The first applicant considered, Deep Roots Charter, proposed to serve the Kensington/Harrowgate community with a K-8 school serving 540 students. Most of the commissioners expressed concerns. Farah Jimenez was concerned about financial aspects, Joyce Wilkerson about inadequate financial planning and ELL service. Newly appointed Commissioner Christopher McGinley questioned the charter’s plans for ELL students, its proposed budget, using martial arts as PE, using two diametrically opposed behavior plans, and the charter’s proposed leadership team. This application was denied by a vote of 3 to 1. Although he did not argue with any of those concerns, Bill Green voted to approve. In a questionable move, he addressed remarks to the charter representatives present, encouraging them to reapply soon. Green’s chief of staff, both at the SRC and at City Council, Sophie Bryant, is listed as a founding member of Deep Roots and would be on the school’s board if it were to be approved.
Friendship Whittier Charter proposed to serve the West Allegheny neighborhood with a PreK-5 school serving a population of 695 students. Again, Bill Green extolled the virtues of this charter and encouraged them to reapply while the other commissioners noted concerns. Chair Wilkerson cited holes in the application concerning location, community support, and grounding in PA charter law. Ms. Jimenez noted that they failed to provide a thorough application. Mr. McGinley seconded Wilkerson’s concerns. The vote was 3 to 1 to deny.
KIPP Parkside Charter
The KIPP charter chain, which currently operates five schools in Philadelphia, proposed opening a K-8 serving 860 students in the Parkside section of West Philadelphia. Bill Green made a motion to approve the application with amendments. The CSO outlined the amendments as follows: opening as a K-4 with 500 students, add grades if they reach academic targets for two consecutive years, do not give preference to children of the faculty or children of KIPP graduates, and only one school in a facility.
Commissioner McGinley proposed an amendment to this motion. The amendment was to delay the opening of KIPP Parkside. The reason he gave for this amendment was that KIPP requested a delay in the opening of a previously approved charter application that was granted last month. That delay would place KIPP in the position of opening two schools in the 2018/19 school year with the approval of today’s application. He stated that KIPP admitted to having limited administrative capacity and so he proposed KIPP delay today’s application until the 2019/20 school year.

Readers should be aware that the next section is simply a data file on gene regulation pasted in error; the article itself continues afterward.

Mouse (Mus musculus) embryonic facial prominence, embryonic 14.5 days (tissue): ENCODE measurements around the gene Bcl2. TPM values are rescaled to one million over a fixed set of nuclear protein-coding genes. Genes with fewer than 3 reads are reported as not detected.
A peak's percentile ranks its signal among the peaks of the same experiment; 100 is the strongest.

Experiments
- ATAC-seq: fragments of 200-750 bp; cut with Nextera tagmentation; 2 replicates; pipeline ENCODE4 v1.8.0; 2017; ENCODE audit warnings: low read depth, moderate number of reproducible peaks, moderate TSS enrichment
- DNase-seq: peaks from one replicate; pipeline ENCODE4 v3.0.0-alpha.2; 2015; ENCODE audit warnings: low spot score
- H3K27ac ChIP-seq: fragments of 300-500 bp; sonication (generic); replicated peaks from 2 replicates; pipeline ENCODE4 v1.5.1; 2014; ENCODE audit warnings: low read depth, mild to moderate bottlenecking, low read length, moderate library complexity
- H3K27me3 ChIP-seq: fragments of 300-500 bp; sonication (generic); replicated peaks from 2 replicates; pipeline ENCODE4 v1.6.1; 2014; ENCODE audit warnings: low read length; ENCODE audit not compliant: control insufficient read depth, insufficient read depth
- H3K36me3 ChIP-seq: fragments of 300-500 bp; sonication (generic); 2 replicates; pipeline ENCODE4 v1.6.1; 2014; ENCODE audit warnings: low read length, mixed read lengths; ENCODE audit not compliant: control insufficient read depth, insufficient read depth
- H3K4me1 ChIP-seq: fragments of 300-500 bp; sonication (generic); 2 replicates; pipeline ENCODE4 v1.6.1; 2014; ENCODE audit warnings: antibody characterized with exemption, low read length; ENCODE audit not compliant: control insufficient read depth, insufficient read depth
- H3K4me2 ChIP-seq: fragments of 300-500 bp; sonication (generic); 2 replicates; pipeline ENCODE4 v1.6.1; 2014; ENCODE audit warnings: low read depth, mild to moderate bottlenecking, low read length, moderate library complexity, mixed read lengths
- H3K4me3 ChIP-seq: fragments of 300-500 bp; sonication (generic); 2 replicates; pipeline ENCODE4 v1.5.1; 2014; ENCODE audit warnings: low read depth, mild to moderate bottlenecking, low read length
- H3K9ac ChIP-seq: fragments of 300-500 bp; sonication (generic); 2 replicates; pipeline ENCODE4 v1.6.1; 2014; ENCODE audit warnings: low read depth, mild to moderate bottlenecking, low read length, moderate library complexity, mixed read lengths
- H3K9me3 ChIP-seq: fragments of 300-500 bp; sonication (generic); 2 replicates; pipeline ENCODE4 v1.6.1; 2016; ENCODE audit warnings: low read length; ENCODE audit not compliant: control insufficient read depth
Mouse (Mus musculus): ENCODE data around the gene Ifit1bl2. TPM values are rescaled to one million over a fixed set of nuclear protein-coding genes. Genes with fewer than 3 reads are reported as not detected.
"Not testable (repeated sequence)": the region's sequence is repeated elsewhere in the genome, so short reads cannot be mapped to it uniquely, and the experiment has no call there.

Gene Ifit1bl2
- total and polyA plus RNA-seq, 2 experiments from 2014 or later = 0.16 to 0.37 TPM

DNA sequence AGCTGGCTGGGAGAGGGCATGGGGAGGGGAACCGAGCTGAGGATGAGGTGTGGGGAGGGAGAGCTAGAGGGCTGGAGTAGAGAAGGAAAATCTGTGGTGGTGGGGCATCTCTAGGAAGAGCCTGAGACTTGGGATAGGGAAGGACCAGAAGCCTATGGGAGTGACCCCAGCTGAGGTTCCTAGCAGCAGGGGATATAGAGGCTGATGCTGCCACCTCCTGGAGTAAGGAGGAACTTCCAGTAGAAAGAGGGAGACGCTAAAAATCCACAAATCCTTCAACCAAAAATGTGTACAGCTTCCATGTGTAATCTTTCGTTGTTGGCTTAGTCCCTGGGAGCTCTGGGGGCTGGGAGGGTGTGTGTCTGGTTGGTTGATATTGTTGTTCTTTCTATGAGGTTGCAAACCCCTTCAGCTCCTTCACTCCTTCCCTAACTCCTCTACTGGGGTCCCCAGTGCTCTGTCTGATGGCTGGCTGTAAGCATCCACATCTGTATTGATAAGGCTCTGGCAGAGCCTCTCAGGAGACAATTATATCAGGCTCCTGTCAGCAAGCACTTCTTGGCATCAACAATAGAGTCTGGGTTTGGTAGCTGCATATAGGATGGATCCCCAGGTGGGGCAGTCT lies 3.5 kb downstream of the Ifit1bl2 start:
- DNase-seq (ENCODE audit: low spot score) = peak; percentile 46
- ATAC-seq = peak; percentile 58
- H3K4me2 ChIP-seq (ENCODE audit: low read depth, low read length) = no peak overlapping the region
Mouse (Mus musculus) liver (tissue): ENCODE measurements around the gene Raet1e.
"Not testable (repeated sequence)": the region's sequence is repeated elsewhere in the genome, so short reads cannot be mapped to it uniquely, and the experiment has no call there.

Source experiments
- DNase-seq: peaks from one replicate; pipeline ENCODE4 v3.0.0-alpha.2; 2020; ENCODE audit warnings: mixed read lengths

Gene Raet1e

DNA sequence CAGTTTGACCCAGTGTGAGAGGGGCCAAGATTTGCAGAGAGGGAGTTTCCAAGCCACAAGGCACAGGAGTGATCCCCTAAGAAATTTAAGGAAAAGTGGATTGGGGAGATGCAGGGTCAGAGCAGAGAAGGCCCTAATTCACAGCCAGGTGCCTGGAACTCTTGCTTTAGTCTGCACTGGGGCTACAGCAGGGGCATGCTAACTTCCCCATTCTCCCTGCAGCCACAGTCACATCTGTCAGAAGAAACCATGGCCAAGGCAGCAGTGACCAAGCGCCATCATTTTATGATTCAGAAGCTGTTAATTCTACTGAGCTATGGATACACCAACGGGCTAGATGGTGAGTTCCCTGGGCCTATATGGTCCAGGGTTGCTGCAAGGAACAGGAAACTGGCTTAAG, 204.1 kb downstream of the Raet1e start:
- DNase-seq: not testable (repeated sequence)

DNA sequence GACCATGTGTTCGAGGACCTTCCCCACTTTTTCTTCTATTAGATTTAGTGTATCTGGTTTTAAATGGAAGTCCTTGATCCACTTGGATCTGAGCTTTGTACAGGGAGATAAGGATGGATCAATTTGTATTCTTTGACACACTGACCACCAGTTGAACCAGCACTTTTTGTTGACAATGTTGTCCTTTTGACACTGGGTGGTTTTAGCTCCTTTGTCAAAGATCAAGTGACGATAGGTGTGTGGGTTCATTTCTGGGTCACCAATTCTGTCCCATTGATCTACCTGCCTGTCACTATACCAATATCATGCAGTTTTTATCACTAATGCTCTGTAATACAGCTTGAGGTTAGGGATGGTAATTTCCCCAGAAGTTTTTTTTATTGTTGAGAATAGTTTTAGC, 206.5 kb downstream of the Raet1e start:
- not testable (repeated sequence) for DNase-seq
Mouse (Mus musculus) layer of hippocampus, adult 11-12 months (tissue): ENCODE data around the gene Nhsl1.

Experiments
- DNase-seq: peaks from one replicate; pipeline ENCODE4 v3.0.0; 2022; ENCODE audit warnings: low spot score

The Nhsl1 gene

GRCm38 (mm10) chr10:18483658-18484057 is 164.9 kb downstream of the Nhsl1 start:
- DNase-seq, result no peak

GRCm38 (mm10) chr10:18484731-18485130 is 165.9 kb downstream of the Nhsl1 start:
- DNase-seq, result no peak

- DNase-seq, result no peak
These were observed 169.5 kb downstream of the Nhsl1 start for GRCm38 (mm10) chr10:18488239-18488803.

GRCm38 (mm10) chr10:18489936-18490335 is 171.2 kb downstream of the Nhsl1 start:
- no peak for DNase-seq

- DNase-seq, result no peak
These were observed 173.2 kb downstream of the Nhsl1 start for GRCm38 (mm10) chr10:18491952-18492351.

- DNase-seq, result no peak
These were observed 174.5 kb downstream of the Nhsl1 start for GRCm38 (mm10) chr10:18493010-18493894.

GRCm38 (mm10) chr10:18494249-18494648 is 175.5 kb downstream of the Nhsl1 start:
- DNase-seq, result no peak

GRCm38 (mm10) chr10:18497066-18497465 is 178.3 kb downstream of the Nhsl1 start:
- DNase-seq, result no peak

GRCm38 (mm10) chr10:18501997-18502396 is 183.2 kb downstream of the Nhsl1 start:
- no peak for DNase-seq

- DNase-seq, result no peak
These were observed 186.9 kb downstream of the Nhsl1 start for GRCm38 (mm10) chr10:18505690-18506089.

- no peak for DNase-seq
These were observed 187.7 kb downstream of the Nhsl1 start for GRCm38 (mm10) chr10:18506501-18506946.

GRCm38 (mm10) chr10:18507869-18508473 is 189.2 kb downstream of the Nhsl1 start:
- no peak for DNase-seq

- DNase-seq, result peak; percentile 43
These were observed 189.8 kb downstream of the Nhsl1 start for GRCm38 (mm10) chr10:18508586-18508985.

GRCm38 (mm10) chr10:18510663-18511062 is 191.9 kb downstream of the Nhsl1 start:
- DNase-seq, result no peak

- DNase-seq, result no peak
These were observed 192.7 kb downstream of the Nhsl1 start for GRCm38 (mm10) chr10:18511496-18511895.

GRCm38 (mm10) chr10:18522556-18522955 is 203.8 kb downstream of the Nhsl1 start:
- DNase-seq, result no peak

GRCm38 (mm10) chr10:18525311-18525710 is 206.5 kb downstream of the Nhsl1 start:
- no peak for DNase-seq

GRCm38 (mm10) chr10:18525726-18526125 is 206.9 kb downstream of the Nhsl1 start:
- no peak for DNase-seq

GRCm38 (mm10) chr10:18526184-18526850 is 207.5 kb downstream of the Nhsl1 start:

Marc Manella, CEO of KIPP Philadelphia, was allowed to stand up in the audience during and answer questions and offer explanations during this discussion.
The vote on McGinley’s amendment was approved and the vote on the amended KIPP application was approved unanimously. The KIPP Empire continues to grow in Philadelphia even though, as noted by two APPS speakers, two of the KIPP schools are presently in the Intervene category on the district’s website.
The Role of SRC Commissioners
The state-imposed SRC was established, nominally, to safeguard our public schools. Yet, at every turn, we witness the decimation of our public school system through the annual approval of more charter schools. The destabilization of neighborhood schools also results from the continual implementation of whatever fad turnaround method is invented for that year (Redesign, Transformation, Internal Turnaround, Contract Schools, etc) and through the passage of resolutions that squander our resources and promote further privatization and out-sourcing. Bill Green was a cheerleader for all three charter operators at this hearing. He encouraged the companies to reapply in spite of their flawed applications. Even though seven different speakers pointed to the financial harm our public school children will be left to bear again and the other avenues that could be considered not one commissioner acknowledged this issue. It is way past time for local control.